The design of the tower resembles a bit of the famous Bank of China Tower in Hong Kong from that glass cladding with zig-zag pattern feature. Well, IB Tower has a much darker-toned glass and is more complicated with integrated louvered fins which act as sun-shading device for the building. That is essential since the weather can be very hot in Malaysia. The form of the tower is also very interesting as a portion of an upper section of the tower is cut-in to make way for outdoor sky decks. The cut-in makes the building ‘lighter’ and gives extra ‘dimension’ and ‘depth’ to its form.


I have written a post on this building about 3 years earlier when it is still at its early stage of construction. The link to that post: It’s cool seeing the building rising up quickly to the skyline of the city and finally it has topped out and nears completion right now. Not only a great addition to the many buildings in Kuala Lumpur, IB Tower is also now the fourth tallest building in the city (also in the country), just behind Petronas Twin Towers and Telekom Tower.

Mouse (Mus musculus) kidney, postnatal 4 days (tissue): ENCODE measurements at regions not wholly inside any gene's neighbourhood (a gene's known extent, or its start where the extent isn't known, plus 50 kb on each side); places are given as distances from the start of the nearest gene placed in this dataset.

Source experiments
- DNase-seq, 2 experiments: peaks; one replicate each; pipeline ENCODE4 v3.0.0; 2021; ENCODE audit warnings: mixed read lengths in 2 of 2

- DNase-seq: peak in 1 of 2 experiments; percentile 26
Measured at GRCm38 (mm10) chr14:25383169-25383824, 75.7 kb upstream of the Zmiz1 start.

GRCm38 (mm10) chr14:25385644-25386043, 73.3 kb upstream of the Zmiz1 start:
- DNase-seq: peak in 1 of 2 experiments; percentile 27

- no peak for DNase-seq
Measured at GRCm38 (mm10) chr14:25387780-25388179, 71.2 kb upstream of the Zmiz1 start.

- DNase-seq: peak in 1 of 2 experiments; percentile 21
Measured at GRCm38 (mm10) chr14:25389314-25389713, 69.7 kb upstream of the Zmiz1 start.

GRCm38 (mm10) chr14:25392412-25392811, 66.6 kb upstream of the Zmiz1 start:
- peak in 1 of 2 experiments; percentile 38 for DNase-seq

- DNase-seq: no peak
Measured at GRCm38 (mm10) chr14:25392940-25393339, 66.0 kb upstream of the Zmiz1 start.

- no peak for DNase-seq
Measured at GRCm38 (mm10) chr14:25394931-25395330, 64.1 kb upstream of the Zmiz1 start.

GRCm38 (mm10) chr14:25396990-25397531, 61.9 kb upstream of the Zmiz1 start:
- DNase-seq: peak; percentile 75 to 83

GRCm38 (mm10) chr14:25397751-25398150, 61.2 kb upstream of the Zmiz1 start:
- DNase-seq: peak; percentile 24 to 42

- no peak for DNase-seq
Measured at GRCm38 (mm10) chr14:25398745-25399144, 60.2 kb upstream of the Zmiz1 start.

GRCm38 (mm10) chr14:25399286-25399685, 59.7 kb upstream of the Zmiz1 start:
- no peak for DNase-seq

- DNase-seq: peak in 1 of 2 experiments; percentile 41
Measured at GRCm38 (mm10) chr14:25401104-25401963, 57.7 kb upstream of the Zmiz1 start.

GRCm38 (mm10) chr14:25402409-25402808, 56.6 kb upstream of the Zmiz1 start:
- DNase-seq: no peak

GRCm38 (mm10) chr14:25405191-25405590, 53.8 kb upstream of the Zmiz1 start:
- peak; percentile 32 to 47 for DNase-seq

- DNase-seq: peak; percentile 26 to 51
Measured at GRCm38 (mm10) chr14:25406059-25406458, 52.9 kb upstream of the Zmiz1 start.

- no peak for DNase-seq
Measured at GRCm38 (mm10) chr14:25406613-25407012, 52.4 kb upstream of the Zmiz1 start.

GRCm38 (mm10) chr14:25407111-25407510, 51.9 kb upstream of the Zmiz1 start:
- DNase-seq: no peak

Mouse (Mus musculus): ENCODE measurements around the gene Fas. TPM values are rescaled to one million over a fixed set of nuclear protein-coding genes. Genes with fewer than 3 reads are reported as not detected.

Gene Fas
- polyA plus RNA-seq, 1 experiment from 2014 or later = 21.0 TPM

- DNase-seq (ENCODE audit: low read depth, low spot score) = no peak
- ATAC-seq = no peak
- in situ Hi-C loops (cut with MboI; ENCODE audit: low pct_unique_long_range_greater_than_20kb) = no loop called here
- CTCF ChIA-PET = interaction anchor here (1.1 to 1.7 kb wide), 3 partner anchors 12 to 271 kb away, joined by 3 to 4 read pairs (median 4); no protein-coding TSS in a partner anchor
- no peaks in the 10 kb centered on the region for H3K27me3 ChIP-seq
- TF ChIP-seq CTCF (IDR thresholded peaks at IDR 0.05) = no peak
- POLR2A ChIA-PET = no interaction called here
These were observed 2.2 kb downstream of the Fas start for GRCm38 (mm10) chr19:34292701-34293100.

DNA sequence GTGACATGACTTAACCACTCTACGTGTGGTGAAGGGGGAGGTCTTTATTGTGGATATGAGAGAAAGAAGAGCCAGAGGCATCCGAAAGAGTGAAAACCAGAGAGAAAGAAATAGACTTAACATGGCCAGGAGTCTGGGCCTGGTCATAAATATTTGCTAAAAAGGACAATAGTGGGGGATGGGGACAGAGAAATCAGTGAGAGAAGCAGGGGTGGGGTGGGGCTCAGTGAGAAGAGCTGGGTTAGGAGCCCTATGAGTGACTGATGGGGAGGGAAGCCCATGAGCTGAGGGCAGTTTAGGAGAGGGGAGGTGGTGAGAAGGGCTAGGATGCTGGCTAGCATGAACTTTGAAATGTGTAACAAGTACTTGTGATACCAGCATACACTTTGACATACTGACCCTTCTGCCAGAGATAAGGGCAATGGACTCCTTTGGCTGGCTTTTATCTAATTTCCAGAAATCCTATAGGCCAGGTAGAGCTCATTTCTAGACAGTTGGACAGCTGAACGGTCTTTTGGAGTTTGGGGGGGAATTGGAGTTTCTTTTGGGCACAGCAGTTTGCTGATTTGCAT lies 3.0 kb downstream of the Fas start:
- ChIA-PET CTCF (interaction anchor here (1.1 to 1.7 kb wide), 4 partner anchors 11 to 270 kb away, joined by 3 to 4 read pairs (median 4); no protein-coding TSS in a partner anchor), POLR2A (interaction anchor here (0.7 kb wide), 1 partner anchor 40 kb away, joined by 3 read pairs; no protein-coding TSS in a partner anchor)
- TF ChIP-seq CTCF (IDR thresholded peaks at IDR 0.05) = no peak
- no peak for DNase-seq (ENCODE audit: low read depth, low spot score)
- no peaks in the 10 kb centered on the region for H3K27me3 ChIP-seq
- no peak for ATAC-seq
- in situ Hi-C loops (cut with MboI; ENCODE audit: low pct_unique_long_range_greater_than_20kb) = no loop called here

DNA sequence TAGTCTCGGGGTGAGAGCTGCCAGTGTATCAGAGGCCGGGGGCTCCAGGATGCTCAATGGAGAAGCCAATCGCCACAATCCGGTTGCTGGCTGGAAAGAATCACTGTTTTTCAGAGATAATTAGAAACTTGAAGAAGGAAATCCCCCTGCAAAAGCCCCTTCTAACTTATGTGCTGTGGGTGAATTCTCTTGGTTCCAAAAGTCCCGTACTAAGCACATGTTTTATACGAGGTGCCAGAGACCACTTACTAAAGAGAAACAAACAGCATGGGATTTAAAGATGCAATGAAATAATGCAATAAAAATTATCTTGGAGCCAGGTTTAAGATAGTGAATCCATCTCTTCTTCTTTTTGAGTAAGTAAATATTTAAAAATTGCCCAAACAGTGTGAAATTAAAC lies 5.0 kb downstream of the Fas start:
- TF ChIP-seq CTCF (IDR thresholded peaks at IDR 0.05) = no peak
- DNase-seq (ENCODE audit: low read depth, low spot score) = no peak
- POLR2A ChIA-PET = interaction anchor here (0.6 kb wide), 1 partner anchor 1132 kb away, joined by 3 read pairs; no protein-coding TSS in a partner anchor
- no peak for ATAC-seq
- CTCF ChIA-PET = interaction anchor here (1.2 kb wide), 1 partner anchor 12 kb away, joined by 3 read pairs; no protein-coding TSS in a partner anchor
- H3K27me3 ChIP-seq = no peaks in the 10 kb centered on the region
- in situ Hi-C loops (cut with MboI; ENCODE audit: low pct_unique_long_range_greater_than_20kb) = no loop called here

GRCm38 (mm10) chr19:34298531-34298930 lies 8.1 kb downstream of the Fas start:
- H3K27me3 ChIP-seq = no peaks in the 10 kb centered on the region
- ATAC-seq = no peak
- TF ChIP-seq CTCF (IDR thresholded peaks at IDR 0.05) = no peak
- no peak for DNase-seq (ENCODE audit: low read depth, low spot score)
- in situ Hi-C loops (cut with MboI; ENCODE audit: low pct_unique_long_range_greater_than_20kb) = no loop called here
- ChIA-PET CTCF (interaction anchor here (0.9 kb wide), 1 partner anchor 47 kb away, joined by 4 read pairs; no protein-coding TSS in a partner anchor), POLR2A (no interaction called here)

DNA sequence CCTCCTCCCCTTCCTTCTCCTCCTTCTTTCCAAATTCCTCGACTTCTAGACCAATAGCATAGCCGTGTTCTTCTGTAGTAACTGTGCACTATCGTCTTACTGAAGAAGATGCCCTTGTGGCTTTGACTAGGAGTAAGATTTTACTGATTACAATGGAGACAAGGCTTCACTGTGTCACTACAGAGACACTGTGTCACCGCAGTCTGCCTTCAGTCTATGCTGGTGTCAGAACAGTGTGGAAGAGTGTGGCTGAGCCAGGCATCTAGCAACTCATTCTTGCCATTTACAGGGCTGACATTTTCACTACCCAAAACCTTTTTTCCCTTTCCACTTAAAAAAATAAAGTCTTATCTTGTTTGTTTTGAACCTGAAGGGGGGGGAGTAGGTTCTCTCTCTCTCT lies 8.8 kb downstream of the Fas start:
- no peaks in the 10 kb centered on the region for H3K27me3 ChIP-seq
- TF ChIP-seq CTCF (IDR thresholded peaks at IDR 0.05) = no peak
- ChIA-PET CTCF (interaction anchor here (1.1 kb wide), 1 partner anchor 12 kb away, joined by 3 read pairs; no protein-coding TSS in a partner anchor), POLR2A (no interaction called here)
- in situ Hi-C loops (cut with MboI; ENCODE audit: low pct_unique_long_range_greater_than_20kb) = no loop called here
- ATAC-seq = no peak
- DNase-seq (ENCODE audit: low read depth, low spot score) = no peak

From rendering to reality now:



More information of the tower can be found in these following websites:

(Images in this post are obtained from the forum site with link shown above except for the last image of which I own the copyright)


16th ARCHIDEX from 12th to 15th August 2015.

Posted in Explosive News and Results with tags , , , , , , , , , , , , , , , , , , , , on August 12, 2015 by vincentloy

The annual International Architecture, Interior Design and Building Exhibition (ARCHIDEX) is back with its 16th edition this year. The exhibition began today and will run until this Saturday at the usual venue: Kuala Lumpur Convention Centre. The event is not only comprising of an exhibition that runs in several halls in the convention centre but also several conferences and design-related forums (DATUM KL International Architectural Design Conference, KL Design Forum, Green Building Forum, Professional Practice Forum) will be held at the same time. ARCHIDEX is always an important event particularly for people in the field of building construction, architecture and interior design. Even if you are not in this circle, you can still visit the exhibition to learn more about building construction and gain extra knowledge. Entrance is complimentary.